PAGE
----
The program contained an outline of the order of the service, with melody and words for stuff the congregation is supposed to sing. It did not contain instructions for spoken congregational responses at various times; they assumed that people know this stuff. Which they do, if they've been to church more than a few times, and for newcomers, come back a couple more times and you'll have it. Does this cause occasional "oops" moments? Sure -- at one point the person next to me reached out to shake my hand and said "peace be upon you" and I said "uh, you too", which isn't the correct response, but she just shrugged. It was fine. Small mistakes from visitors/newcomers don't harm anyone; you don't have to program for every possible scenario. (I had not intended to participate in any of the ritual; I didn't say/sing congregational stuff, kneel, etc. But this I couldn't dodge.)
Along similar lines, there were never announcements of page numbers. You had a program; you could figure it out. (The program was 20 pages, not all of it liturgical stuff. That 20-page program was the only thing an attendee ever had to hold.)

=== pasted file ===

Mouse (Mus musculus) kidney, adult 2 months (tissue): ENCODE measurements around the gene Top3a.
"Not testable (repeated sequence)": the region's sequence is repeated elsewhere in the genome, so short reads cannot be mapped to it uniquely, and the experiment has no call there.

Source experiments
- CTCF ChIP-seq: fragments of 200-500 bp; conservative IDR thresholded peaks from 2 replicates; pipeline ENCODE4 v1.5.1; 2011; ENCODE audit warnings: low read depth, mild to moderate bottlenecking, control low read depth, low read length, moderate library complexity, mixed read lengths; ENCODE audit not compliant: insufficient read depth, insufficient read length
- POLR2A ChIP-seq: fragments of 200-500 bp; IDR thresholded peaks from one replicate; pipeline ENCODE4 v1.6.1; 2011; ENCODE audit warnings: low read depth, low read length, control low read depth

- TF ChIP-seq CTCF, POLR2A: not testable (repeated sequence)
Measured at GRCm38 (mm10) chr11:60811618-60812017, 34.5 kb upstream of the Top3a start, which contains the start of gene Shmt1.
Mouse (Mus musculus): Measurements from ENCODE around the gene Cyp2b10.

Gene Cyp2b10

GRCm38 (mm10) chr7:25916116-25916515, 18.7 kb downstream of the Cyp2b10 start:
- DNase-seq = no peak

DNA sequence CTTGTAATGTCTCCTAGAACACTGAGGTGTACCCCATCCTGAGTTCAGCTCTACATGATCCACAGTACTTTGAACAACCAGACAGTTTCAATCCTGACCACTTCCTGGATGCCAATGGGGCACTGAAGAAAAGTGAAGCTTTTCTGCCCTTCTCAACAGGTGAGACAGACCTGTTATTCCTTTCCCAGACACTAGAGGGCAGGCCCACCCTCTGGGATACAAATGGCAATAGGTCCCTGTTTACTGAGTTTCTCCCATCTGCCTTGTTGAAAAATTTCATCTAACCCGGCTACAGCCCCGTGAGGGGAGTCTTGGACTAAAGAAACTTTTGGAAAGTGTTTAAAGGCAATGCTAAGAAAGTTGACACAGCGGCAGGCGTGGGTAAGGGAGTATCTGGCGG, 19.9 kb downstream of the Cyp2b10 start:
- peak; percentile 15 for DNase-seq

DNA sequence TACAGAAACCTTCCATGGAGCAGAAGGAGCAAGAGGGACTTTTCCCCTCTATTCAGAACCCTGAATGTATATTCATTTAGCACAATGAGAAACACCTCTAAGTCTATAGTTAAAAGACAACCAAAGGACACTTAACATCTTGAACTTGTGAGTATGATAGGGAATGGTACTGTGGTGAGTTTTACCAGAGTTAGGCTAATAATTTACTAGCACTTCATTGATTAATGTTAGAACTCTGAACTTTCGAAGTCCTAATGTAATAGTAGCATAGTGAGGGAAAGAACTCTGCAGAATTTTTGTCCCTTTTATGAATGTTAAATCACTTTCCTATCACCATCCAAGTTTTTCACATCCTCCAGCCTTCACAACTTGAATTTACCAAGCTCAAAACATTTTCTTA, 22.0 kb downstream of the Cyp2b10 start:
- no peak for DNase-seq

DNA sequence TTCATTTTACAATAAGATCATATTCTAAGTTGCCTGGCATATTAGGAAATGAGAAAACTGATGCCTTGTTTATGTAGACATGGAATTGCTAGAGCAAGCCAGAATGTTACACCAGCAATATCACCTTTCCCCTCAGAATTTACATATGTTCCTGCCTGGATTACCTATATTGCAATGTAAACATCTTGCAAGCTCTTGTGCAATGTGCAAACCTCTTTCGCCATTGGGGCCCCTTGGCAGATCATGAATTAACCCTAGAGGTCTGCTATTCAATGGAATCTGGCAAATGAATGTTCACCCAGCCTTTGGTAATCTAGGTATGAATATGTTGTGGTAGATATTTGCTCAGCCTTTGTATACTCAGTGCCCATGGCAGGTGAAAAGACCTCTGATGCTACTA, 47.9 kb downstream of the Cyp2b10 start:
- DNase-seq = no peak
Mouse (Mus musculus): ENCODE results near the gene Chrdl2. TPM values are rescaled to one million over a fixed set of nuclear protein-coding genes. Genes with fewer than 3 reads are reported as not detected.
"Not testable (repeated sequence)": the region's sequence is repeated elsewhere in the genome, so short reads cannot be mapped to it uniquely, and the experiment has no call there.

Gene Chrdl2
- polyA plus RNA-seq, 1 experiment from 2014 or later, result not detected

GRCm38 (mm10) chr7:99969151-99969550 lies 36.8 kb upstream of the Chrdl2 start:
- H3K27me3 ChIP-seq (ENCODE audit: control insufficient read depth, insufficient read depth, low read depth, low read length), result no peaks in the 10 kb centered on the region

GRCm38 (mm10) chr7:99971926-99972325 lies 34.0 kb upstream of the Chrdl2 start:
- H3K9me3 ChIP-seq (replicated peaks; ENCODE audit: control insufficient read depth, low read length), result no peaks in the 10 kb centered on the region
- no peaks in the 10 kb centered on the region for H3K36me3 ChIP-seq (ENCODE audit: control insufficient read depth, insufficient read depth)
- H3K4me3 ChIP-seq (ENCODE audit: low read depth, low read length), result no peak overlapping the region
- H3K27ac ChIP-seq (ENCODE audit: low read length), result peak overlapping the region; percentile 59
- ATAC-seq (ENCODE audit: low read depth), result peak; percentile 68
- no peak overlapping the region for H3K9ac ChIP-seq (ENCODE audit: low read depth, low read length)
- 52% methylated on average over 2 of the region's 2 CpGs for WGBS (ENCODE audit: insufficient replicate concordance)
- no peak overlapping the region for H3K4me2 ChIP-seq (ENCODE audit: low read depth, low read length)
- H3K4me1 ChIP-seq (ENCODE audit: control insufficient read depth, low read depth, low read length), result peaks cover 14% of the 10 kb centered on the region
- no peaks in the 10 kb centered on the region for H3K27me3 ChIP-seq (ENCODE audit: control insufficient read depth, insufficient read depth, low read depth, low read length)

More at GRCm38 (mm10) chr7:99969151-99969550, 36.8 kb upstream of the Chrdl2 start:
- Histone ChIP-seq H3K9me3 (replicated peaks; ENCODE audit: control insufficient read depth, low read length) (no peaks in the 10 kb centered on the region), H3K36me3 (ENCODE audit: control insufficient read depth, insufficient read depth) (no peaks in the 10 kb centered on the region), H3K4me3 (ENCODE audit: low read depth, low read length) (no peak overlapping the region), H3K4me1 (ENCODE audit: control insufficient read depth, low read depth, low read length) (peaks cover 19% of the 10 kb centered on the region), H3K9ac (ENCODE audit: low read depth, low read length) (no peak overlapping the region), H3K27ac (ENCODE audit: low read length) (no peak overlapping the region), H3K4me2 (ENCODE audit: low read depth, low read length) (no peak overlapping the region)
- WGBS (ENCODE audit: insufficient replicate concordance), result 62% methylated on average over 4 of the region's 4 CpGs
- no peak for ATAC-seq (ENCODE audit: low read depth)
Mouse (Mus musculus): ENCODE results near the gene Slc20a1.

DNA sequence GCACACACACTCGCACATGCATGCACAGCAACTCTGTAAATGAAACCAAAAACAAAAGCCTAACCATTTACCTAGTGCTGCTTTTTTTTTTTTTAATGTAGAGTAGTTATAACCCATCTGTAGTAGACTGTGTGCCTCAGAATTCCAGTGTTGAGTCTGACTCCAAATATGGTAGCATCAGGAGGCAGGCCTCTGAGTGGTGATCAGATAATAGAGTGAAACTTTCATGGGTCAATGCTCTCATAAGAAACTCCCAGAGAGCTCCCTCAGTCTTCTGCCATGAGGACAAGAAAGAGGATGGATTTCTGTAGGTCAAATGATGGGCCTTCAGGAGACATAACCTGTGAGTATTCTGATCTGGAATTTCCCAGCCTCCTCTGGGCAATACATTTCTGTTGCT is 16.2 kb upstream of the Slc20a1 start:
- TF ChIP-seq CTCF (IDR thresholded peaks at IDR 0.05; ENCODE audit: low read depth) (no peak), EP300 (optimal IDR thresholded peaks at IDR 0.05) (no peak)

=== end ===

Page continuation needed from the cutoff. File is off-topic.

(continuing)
The program did, however, contain instructions for when to stand, sit, kneel, and bow your head. Instructions about this were not given from the pulpit.
There was no attempt to enable people to follow along during the scriptural readings, which were short. We just sat and listened. (The readings, of course, were in English.) The program did include one-sentence summaries of each of the readings.
The ordination included a part where every priest laid hands on the head of each of the new priests. There was no (public) speaking during this and it took about 20 minutes. The choir, brass band, and organist filled this time with interesting music to pass the time without detracting from the ceremony. Even so, this would have been wearing for anybody who wasn't there for the ordination, which I assume is one reason they don't just add this to a Sunday-morning mass when the community would already be coming. Planners of bar/bat-mitzvah services, consecration of religious-school students, and confirmation services should take note. (I mean Jewish confirmation services, the only ones I have recent experience with.)
The choreography overall was very smooth and precise. I assume the parts that were specific to an ordination were well-rehearsed and that the others (e.g. bowing to the bishop before approach) are routine.
Geeking (observations and questions)
Many questions occurred to me during this service. Some I got answers to at the gathering later; the rest I'm trying to look up but feel free to educate me if you know. :-)